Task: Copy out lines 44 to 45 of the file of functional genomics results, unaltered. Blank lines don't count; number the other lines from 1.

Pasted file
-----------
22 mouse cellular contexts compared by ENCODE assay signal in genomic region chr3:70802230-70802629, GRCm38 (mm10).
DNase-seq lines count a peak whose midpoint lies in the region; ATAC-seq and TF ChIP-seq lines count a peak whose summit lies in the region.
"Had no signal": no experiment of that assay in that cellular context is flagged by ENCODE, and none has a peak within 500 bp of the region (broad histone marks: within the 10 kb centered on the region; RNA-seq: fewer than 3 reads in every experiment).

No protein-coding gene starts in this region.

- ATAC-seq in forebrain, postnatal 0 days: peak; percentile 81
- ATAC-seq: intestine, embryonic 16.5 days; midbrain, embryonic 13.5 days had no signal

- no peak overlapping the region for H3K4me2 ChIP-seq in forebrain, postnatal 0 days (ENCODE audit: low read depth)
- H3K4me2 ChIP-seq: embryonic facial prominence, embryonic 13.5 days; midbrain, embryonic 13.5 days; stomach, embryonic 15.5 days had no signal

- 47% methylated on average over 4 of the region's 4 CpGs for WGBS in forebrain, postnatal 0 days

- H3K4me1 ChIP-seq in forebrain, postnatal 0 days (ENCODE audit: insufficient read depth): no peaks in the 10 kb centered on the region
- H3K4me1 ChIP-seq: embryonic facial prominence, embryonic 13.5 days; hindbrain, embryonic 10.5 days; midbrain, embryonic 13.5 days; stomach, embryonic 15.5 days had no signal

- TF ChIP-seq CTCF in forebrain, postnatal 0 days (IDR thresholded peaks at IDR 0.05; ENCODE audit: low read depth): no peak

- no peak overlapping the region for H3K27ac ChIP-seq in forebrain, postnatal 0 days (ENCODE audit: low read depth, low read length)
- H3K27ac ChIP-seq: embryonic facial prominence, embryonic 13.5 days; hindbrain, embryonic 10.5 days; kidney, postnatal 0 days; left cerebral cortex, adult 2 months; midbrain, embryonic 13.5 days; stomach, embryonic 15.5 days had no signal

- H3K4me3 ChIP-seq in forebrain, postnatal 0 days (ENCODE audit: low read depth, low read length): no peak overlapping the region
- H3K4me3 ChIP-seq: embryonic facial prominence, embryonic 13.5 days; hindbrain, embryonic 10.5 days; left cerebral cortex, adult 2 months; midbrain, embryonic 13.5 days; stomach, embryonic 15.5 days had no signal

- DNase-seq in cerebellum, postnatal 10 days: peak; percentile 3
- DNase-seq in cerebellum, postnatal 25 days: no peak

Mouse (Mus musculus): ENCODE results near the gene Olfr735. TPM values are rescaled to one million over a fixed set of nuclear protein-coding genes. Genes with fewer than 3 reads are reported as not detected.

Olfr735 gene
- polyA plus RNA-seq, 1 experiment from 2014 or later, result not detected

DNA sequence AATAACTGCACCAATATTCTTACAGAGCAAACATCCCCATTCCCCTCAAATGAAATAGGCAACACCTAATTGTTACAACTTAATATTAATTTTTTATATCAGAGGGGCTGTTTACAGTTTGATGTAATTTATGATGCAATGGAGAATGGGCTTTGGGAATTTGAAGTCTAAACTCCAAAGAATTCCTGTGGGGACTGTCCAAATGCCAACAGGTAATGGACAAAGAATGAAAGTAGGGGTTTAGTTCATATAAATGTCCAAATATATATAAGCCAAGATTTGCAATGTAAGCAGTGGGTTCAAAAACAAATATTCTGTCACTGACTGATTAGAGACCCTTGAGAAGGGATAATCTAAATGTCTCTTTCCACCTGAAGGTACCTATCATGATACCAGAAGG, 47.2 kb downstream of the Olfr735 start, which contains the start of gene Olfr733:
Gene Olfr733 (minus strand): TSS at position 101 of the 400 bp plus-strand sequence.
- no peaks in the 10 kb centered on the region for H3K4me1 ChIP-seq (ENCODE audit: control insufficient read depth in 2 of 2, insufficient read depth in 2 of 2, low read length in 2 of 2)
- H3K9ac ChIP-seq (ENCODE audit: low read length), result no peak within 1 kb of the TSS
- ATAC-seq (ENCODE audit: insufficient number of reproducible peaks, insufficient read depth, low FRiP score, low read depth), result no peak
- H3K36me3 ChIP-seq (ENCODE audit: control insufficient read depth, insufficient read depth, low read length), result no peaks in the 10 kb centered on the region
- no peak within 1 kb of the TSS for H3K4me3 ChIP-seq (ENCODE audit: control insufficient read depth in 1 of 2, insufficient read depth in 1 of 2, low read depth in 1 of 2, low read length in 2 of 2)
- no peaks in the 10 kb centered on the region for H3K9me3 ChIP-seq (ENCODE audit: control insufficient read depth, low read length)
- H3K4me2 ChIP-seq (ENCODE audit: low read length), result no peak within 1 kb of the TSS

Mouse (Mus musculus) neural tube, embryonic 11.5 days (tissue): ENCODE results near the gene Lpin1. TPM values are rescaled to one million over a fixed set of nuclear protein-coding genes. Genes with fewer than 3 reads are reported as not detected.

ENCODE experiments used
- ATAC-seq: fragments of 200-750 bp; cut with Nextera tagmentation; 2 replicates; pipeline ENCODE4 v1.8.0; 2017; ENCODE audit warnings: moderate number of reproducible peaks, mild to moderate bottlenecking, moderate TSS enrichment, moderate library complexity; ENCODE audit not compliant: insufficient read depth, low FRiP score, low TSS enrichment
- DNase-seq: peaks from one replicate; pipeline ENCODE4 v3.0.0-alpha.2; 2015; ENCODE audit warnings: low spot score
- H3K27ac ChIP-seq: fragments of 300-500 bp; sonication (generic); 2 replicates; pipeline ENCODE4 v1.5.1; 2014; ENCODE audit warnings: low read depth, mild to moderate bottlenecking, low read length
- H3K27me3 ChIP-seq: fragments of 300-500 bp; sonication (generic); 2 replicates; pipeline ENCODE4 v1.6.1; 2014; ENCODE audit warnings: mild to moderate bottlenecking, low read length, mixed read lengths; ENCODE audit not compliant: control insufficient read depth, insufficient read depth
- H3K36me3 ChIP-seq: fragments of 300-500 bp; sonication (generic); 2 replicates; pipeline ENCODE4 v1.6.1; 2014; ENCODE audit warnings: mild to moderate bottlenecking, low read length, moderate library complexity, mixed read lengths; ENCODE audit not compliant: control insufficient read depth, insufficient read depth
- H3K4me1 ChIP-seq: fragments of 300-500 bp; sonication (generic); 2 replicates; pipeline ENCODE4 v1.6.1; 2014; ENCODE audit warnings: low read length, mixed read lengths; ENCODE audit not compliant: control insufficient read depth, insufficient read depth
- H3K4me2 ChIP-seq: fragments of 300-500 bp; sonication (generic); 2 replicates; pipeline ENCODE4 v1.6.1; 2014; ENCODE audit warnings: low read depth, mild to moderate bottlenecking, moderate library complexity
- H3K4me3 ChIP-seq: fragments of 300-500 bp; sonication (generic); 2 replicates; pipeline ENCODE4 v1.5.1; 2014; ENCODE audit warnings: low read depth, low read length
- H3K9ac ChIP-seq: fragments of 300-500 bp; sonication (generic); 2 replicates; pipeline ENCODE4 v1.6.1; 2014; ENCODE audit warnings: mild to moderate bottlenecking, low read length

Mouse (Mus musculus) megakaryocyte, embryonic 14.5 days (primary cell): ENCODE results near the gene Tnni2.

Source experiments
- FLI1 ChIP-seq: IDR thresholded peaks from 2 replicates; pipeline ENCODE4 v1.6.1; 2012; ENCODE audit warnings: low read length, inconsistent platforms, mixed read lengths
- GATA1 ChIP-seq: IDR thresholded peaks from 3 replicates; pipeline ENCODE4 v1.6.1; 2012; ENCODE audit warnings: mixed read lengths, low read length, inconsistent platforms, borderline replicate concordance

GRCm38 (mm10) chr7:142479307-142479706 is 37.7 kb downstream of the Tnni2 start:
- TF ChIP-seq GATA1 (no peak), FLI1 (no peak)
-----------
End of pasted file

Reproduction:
- FLI1 ChIP-seq: IDR thresholded peaks from 2 replicates; pipeline ENCODE4 v1.6.1; 2012; ENCODE audit warnings: low read length, inconsistent platforms, mixed read lengths
- GATA1 ChIP-seq: IDR thresholded peaks from 3 replicates; pipeline ENCODE4 v1.6.1; 2012; ENCODE audit warnings: mixed read lengths, low read length, inconsistent platforms, borderline replicate concordance